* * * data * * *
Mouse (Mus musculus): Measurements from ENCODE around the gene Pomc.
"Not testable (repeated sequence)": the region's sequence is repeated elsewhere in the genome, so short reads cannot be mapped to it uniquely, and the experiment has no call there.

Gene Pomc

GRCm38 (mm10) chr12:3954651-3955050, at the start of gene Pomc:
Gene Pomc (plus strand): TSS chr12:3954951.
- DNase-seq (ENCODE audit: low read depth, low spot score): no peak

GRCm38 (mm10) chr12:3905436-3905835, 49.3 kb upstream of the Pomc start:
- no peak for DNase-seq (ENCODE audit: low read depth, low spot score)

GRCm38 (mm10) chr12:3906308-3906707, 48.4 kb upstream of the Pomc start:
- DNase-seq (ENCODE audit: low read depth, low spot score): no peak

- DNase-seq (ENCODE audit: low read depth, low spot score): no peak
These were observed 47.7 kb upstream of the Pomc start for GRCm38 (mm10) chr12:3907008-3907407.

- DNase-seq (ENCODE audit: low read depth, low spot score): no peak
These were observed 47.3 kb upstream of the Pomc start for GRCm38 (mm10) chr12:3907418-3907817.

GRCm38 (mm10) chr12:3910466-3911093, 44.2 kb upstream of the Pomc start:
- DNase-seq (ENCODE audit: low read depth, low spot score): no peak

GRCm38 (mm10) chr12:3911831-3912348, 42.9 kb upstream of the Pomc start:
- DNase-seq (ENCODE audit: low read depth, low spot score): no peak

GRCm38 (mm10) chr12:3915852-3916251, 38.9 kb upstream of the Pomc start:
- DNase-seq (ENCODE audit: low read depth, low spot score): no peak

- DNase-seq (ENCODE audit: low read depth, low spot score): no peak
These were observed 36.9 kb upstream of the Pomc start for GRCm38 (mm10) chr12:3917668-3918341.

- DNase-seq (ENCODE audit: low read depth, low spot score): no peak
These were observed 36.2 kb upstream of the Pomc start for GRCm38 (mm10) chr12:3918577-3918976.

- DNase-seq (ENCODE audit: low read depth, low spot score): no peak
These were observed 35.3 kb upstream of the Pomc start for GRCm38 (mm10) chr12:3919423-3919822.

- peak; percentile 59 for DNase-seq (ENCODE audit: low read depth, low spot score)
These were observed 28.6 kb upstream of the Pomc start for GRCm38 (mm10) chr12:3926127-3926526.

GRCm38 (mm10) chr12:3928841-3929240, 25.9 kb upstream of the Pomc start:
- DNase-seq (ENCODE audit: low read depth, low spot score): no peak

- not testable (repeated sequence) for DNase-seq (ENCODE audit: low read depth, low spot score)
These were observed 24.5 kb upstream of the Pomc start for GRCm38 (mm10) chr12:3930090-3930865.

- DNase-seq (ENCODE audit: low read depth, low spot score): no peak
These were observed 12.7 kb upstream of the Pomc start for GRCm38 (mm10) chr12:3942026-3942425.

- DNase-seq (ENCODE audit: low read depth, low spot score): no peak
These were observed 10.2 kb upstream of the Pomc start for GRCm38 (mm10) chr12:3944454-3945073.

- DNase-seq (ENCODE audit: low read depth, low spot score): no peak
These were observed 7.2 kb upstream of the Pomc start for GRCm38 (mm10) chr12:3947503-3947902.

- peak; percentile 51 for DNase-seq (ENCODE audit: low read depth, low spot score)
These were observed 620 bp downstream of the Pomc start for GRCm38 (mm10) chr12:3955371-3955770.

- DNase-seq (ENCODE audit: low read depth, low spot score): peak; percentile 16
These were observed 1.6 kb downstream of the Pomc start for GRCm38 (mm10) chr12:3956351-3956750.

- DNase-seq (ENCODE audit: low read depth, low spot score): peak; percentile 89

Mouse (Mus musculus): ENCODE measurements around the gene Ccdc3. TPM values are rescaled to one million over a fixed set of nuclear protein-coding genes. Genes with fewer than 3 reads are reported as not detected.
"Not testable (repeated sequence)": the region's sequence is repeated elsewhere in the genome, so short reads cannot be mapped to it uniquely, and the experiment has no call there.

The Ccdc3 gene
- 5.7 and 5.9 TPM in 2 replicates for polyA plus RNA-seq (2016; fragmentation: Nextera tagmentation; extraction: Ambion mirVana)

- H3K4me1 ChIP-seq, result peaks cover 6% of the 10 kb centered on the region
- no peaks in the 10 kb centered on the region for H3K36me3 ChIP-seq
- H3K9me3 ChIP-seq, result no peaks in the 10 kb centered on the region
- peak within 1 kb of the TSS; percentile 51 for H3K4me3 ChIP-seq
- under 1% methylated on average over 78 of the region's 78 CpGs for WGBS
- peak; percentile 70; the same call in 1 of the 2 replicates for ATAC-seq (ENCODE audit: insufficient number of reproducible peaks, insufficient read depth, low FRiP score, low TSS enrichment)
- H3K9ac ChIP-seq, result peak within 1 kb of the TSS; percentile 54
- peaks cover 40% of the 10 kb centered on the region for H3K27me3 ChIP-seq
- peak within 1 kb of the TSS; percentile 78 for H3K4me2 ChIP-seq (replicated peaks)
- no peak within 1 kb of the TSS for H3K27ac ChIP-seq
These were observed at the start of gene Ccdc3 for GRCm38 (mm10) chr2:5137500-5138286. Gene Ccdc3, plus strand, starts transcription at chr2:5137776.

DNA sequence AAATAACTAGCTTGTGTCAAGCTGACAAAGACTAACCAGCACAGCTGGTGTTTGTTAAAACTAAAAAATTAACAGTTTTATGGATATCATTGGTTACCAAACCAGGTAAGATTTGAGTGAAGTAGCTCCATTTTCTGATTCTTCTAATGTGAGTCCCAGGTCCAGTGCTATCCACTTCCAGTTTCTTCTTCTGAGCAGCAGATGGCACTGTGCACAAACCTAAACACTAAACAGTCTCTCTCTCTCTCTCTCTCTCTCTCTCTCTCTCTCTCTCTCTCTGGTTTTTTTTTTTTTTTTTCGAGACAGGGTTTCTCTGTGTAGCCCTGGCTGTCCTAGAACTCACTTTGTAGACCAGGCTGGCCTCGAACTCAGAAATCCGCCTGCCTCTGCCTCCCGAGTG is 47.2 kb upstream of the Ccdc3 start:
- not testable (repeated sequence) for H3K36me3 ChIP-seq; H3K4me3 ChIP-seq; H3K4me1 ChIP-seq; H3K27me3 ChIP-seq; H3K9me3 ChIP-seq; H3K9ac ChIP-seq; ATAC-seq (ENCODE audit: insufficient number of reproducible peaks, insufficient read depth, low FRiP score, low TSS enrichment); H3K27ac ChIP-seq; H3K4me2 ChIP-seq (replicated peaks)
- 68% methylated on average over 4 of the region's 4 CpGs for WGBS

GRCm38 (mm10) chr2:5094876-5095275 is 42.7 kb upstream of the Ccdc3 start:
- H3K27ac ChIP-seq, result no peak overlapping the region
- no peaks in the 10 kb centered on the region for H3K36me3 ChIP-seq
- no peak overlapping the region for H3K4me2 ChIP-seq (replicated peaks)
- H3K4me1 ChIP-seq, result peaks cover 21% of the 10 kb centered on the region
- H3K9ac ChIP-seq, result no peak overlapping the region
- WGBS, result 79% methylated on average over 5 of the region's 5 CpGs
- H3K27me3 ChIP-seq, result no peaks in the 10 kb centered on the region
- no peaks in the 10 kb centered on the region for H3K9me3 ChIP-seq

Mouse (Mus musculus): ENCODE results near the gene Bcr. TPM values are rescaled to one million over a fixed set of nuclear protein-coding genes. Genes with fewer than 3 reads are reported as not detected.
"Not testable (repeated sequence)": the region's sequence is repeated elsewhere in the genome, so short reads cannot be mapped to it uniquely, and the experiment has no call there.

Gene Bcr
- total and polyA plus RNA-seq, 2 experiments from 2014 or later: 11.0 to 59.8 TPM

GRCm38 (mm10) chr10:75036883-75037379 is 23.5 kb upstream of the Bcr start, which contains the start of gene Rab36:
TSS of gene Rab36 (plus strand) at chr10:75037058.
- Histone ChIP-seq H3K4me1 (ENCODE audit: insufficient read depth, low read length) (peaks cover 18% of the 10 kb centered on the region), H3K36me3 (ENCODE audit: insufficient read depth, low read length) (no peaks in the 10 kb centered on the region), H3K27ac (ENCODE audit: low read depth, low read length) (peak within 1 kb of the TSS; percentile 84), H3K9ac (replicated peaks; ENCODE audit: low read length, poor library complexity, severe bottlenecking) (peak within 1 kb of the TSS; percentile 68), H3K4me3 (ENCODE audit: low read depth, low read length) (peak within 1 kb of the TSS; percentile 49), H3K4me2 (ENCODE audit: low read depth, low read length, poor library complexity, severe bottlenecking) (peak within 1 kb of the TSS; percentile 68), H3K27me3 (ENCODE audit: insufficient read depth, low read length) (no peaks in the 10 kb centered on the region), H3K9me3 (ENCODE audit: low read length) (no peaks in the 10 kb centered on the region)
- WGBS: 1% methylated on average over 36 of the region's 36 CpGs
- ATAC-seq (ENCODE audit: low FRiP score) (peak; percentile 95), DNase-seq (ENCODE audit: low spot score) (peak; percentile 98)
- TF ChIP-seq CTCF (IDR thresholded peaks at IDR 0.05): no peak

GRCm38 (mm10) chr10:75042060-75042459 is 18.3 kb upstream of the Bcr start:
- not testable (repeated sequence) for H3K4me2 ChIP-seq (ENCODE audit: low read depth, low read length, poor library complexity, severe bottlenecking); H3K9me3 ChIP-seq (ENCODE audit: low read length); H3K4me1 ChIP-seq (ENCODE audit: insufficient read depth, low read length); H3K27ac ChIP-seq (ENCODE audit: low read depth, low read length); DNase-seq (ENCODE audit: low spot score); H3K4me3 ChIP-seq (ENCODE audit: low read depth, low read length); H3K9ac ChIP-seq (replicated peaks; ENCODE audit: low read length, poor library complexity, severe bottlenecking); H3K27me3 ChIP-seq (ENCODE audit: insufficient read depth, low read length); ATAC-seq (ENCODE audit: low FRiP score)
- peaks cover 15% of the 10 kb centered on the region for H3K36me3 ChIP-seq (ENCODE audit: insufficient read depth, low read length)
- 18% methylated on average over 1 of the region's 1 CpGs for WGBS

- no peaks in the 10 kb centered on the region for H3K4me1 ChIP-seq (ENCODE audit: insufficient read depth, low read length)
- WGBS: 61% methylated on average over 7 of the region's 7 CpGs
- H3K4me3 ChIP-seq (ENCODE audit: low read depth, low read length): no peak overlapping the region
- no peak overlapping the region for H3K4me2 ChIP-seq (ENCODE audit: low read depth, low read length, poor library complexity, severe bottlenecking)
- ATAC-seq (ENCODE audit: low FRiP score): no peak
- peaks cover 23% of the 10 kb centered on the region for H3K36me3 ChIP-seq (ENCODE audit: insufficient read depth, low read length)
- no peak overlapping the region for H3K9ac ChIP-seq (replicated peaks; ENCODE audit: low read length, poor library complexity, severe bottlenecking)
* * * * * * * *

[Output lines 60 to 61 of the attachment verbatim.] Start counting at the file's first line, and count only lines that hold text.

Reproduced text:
- not testable (repeated sequence) for H3K36me3 ChIP-seq; H3K4me3 ChIP-seq; H3K4me1 ChIP-seq; H3K27me3 ChIP-seq; H3K9me3 ChIP-seq; H3K9ac ChIP-seq; ATAC-seq (ENCODE audit: insufficient number of reproducible peaks, insufficient read depth, low FRiP score, low TSS enrichment); H3K27ac ChIP-seq; H3K4me2 ChIP-seq (replicated peaks)
- 68% methylated on average over 4 of the region's 4 CpGs for WGBS